Trees walking: transience, rootedness, and church planting

Scripture sometimes compares people to trees. Oaks of righteousness. Trees planted by waters. You wouldn’t expect to see a tree uproot itself, and yet that’s what people do all the time. In this blog, Dominic Palmer, of the Antioch Network, helps us think about rooting up and rooting down in our churches. 

Church Planting
An image of Dominic Palmer Dominic Palmer
12th June 2024

The Bible frequently describes people as trees. Think of “oaks of righteousness” in Isaiah 61, or “trees planted by the water” in Psalm 1 and Jeremiah 17. The image suggests that people, like trees, grow and bear fruit with deep roots and stability.

But if that’s true, what happens when a forest keeps digging up its own roots and wandering off?

You might say that’s what’s happening in Britain today. We live in an increasingly transient and mobile society. Rising rental and house prices, university education, and international migration, contribute to a high level of people movement, especially in urban areas.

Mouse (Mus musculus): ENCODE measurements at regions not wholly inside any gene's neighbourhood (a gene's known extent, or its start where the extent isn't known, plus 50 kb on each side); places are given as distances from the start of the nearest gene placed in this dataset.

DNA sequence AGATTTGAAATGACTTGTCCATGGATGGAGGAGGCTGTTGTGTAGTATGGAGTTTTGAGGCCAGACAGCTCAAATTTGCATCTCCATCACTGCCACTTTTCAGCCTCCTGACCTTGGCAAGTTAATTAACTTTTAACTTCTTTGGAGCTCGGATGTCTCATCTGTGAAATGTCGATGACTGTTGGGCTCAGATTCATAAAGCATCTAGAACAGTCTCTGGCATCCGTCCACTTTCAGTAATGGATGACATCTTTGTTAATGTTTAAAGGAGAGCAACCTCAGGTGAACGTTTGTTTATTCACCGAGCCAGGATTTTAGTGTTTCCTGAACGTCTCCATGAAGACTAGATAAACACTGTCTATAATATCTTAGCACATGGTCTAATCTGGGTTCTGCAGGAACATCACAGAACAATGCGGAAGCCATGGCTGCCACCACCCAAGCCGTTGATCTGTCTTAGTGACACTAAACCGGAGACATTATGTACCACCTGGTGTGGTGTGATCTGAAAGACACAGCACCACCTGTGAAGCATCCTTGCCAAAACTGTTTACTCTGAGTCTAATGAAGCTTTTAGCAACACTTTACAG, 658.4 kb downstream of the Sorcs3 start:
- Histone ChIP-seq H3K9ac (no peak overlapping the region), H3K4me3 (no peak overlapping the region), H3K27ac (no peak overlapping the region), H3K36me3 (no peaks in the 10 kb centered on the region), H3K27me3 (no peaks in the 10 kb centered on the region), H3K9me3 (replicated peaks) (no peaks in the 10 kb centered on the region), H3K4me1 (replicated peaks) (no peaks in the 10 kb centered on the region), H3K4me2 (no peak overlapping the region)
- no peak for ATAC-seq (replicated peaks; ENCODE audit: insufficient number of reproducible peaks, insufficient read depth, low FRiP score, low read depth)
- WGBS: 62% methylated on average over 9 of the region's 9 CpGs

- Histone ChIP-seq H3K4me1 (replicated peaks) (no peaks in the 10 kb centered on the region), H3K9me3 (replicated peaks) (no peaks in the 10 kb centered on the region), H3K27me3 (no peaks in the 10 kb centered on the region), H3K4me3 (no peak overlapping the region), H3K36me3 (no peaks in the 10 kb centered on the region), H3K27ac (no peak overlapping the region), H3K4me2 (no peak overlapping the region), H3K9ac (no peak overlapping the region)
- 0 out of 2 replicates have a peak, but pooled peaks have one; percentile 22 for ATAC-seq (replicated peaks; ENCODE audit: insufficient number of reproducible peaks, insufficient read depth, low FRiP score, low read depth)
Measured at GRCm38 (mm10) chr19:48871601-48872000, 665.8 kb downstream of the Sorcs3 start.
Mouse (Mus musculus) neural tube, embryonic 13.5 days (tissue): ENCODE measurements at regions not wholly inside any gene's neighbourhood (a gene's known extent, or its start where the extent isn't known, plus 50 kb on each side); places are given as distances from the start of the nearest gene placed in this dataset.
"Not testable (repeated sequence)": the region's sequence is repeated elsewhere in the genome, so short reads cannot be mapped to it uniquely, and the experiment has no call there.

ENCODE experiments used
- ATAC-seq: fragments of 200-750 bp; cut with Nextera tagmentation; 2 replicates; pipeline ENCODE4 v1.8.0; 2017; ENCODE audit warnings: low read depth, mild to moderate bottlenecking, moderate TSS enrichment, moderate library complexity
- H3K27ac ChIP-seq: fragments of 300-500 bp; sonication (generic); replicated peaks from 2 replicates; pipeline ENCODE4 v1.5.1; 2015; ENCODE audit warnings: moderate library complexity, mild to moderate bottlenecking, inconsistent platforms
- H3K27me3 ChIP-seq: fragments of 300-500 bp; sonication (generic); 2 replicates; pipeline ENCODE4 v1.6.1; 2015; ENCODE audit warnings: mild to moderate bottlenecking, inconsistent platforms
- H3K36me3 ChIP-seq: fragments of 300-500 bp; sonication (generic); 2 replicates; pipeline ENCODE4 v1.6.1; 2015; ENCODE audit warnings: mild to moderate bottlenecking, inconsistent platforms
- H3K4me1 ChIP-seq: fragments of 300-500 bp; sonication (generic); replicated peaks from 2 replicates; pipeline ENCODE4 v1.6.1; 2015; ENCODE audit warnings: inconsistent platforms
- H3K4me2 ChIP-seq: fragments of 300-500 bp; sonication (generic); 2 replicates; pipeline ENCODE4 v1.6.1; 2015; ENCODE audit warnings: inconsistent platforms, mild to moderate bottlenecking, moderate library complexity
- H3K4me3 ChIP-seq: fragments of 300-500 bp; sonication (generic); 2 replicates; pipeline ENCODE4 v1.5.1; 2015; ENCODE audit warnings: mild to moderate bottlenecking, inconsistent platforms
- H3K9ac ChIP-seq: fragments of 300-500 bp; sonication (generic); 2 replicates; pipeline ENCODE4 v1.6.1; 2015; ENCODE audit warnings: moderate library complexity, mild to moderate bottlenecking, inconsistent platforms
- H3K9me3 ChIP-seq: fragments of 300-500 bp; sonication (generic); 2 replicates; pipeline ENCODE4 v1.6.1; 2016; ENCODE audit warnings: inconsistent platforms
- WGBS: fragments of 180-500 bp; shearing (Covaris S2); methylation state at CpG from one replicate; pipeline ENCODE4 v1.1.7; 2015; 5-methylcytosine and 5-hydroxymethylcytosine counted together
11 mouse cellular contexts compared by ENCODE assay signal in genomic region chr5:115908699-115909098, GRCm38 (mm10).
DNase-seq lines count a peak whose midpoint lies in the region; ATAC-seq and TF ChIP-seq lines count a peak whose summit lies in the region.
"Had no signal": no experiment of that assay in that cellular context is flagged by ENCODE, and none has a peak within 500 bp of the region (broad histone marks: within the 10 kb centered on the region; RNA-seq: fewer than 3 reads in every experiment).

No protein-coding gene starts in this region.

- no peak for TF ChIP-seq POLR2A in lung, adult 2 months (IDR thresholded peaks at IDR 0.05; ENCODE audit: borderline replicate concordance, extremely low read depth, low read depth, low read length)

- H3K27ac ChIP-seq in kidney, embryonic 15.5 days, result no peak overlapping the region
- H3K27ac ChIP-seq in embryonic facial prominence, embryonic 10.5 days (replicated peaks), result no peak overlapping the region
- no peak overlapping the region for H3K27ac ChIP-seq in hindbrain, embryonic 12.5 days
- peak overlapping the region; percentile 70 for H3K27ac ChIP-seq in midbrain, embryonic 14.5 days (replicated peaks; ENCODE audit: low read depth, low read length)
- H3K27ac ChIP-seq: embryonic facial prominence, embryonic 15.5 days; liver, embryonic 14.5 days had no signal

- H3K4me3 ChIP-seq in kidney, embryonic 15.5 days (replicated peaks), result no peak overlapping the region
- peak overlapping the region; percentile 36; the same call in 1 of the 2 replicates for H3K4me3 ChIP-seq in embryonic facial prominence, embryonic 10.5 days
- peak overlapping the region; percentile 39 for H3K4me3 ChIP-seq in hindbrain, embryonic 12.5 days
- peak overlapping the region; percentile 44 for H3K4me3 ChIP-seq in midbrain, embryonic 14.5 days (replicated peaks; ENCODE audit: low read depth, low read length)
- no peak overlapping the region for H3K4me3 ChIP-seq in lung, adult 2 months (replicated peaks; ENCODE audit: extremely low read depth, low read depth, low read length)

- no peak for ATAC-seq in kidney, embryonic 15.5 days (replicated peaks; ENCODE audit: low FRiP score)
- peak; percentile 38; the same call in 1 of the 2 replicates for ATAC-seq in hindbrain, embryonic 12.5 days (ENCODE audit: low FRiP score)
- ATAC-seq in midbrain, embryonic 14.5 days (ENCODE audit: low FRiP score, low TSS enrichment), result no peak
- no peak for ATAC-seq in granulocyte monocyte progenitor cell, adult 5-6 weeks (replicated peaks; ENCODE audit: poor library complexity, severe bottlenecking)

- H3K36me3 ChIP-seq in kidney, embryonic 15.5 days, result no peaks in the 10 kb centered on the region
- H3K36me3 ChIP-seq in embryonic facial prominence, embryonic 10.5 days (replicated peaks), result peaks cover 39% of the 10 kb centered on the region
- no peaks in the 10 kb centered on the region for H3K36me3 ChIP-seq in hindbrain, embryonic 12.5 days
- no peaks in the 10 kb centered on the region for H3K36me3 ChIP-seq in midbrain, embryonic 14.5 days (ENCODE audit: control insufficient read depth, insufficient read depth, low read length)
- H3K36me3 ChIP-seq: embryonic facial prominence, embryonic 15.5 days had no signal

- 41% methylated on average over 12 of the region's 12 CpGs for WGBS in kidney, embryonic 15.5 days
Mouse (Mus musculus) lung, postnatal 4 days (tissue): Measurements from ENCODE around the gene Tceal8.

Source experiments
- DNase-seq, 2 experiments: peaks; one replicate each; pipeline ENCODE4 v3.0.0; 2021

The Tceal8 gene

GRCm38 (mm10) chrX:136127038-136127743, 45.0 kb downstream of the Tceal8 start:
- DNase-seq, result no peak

For church plants (note the metaphor), this transience is both helpful and challenging. When populations move frequently, it’s easier to meet new people, but harder to form lasting relationships. It might be easier for church plants to begin in transient areas, but it’s harder for them to thrive over time.

So how can we respond? I’d like to suggest two ideas: embracing transience (the likelihood that someone will leave) and increasing stickability (the likelihood that someone will stay). In other words, saying a good goodbye, and saying a good hello. These two things might seem contradictory, but I think they go together.

Embracing transience – saying a good goodbye